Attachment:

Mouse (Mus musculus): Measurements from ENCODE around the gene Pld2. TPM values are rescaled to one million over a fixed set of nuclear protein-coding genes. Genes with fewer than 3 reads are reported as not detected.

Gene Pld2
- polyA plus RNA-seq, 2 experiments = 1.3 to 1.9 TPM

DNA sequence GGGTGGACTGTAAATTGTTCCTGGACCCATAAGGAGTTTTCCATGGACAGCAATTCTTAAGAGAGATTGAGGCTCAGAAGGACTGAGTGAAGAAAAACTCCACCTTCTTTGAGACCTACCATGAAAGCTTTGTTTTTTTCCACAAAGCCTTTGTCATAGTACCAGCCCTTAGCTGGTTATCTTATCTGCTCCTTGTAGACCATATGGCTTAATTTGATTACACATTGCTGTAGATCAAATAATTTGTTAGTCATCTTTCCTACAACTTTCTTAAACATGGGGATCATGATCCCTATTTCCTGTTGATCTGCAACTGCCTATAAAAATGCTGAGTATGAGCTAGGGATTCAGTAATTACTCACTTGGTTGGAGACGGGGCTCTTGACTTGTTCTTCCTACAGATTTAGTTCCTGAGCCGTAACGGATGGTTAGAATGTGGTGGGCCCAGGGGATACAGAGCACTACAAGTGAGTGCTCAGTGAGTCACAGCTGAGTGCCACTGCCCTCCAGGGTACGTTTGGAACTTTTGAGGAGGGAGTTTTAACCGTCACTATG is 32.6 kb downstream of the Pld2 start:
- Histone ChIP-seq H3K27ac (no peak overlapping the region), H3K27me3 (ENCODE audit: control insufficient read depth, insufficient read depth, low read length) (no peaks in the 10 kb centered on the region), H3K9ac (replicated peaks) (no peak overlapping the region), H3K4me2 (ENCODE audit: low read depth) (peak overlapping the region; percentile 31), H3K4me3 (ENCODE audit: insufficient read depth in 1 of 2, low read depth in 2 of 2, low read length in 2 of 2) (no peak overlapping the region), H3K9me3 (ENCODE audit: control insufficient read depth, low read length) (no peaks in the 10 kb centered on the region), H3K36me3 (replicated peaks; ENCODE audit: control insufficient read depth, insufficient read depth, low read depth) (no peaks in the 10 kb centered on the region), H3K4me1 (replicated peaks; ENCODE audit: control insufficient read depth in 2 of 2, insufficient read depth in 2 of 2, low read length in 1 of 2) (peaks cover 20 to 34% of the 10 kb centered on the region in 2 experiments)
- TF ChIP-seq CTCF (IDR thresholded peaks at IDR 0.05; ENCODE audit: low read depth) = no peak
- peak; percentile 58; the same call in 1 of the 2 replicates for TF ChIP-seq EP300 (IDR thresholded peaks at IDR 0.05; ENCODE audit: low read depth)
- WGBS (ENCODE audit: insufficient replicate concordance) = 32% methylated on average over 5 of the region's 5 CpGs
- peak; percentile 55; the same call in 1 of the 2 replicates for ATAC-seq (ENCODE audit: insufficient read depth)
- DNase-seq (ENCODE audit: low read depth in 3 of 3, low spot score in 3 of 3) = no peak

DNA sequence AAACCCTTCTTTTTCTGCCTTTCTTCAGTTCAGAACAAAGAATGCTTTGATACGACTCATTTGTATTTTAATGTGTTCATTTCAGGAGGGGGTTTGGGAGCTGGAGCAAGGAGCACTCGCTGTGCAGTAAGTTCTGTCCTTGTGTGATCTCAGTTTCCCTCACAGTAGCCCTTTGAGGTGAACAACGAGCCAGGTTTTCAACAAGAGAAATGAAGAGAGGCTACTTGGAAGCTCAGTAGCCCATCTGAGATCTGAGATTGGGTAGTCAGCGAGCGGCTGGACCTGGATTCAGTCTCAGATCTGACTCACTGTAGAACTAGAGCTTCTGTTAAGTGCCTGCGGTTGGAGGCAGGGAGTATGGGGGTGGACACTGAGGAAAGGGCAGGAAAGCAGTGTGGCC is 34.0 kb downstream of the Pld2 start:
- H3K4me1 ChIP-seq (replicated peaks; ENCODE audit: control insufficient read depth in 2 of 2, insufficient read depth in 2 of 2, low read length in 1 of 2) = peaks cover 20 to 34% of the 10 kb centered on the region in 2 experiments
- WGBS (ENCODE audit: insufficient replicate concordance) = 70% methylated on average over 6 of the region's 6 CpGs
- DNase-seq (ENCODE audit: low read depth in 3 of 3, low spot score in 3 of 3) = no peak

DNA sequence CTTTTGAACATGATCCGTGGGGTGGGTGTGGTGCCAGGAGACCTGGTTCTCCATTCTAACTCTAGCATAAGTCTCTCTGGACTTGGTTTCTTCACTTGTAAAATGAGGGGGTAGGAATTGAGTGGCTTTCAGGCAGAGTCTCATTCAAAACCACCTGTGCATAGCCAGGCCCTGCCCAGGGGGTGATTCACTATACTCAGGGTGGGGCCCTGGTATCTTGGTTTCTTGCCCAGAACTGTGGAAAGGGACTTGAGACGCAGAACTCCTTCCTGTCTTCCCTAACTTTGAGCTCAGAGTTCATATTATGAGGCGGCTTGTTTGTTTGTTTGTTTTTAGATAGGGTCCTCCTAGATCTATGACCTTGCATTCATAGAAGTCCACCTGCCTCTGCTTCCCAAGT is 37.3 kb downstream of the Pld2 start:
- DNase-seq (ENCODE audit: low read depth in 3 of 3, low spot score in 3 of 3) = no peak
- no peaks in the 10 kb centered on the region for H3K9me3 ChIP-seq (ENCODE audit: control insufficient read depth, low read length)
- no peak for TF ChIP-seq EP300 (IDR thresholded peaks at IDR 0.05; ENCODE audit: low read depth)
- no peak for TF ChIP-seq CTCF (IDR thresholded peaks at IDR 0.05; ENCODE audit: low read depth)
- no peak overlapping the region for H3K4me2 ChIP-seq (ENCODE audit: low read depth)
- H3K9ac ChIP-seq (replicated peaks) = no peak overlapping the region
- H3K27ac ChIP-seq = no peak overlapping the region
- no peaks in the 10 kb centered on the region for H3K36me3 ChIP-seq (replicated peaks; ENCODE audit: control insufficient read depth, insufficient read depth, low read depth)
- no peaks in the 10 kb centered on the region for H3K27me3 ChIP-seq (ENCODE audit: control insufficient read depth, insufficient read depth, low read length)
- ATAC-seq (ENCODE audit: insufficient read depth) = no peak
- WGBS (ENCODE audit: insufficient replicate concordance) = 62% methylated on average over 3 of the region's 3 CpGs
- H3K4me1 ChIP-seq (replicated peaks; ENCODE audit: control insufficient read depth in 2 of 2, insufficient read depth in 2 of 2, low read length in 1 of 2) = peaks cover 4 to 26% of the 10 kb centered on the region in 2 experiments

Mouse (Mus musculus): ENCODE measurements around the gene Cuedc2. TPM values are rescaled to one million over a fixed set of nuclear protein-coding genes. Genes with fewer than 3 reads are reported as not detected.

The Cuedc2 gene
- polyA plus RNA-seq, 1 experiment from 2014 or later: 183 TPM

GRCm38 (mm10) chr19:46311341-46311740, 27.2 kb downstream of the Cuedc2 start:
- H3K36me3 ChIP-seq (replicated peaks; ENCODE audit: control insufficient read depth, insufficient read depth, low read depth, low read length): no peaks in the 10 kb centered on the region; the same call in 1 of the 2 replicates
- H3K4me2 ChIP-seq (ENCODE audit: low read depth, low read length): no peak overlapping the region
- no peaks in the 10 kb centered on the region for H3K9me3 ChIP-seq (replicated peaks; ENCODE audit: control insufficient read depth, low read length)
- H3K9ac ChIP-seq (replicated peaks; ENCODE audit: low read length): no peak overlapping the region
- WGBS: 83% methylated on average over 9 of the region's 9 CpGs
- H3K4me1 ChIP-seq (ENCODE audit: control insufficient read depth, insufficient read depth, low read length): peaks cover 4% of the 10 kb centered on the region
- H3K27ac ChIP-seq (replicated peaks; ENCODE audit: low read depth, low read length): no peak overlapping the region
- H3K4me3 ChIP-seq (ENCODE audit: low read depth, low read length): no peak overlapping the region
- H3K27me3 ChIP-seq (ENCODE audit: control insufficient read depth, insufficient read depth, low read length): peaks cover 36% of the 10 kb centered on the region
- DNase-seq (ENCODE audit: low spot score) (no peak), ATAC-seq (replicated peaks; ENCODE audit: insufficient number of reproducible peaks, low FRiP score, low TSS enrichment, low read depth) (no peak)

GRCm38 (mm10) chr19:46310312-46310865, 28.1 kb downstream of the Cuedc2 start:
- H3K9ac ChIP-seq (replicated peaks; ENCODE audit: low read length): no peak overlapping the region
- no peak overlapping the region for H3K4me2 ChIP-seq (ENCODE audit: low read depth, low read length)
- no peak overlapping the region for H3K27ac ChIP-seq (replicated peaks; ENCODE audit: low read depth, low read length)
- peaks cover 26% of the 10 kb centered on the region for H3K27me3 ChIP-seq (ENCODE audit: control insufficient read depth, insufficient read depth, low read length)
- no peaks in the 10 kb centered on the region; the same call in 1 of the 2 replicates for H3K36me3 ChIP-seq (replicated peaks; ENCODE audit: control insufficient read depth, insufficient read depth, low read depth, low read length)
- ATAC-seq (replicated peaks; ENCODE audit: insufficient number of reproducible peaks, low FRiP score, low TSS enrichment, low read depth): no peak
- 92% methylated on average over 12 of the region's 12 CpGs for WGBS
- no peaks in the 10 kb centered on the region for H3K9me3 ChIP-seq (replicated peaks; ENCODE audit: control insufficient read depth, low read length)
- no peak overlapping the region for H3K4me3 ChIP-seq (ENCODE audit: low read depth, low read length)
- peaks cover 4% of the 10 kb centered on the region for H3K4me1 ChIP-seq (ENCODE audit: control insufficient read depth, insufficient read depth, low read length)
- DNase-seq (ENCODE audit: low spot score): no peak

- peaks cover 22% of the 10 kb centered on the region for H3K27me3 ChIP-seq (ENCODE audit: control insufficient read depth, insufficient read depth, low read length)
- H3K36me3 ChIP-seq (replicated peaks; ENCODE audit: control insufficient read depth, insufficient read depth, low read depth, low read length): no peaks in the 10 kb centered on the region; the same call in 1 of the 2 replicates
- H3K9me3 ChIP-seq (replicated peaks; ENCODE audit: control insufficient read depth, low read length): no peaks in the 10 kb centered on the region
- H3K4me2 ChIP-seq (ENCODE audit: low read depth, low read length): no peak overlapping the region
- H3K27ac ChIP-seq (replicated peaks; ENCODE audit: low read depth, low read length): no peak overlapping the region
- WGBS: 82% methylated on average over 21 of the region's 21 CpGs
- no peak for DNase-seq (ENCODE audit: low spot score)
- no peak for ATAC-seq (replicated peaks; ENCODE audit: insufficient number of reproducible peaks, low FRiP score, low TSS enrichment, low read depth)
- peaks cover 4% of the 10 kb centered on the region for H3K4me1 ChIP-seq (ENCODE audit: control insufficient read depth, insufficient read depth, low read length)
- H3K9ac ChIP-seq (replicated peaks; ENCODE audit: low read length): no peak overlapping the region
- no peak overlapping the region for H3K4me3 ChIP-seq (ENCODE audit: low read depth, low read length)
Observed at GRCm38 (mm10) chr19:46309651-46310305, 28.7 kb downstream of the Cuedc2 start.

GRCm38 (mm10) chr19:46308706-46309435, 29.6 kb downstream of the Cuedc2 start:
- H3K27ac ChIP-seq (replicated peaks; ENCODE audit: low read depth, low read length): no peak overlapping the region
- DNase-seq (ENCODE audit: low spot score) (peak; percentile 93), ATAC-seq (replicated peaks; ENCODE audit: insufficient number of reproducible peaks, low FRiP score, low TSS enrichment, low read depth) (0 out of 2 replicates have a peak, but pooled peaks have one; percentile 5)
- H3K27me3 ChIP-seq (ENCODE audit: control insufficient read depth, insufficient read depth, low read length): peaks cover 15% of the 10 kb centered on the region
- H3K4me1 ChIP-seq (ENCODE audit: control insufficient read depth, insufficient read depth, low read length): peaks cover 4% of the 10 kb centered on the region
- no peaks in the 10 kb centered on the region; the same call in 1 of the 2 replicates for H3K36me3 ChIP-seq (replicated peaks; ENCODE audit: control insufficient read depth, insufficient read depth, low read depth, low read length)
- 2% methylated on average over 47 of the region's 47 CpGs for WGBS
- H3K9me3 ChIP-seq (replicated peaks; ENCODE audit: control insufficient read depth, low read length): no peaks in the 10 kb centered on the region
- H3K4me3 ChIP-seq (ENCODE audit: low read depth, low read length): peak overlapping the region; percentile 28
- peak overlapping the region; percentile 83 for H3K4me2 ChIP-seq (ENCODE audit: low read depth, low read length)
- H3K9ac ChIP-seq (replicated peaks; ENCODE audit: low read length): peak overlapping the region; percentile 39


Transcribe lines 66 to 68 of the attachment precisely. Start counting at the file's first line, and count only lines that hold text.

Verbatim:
GRCm38 (mm10) chr19:46308706-46309435, 29.6 kb downstream of the Cuedc2 start:
- H3K27ac ChIP-seq (replicated peaks; ENCODE audit: low read depth, low read length): no peak overlapping the region
- DNase-seq (ENCODE audit: low spot score) (peak; percentile 93), ATAC-seq (replicated peaks; ENCODE audit: insufficient number of reproducible peaks, low FRiP score, low TSS enrichment, low read depth) (0 out of 2 replicates have a peak, but pooled peaks have one; percentile 5)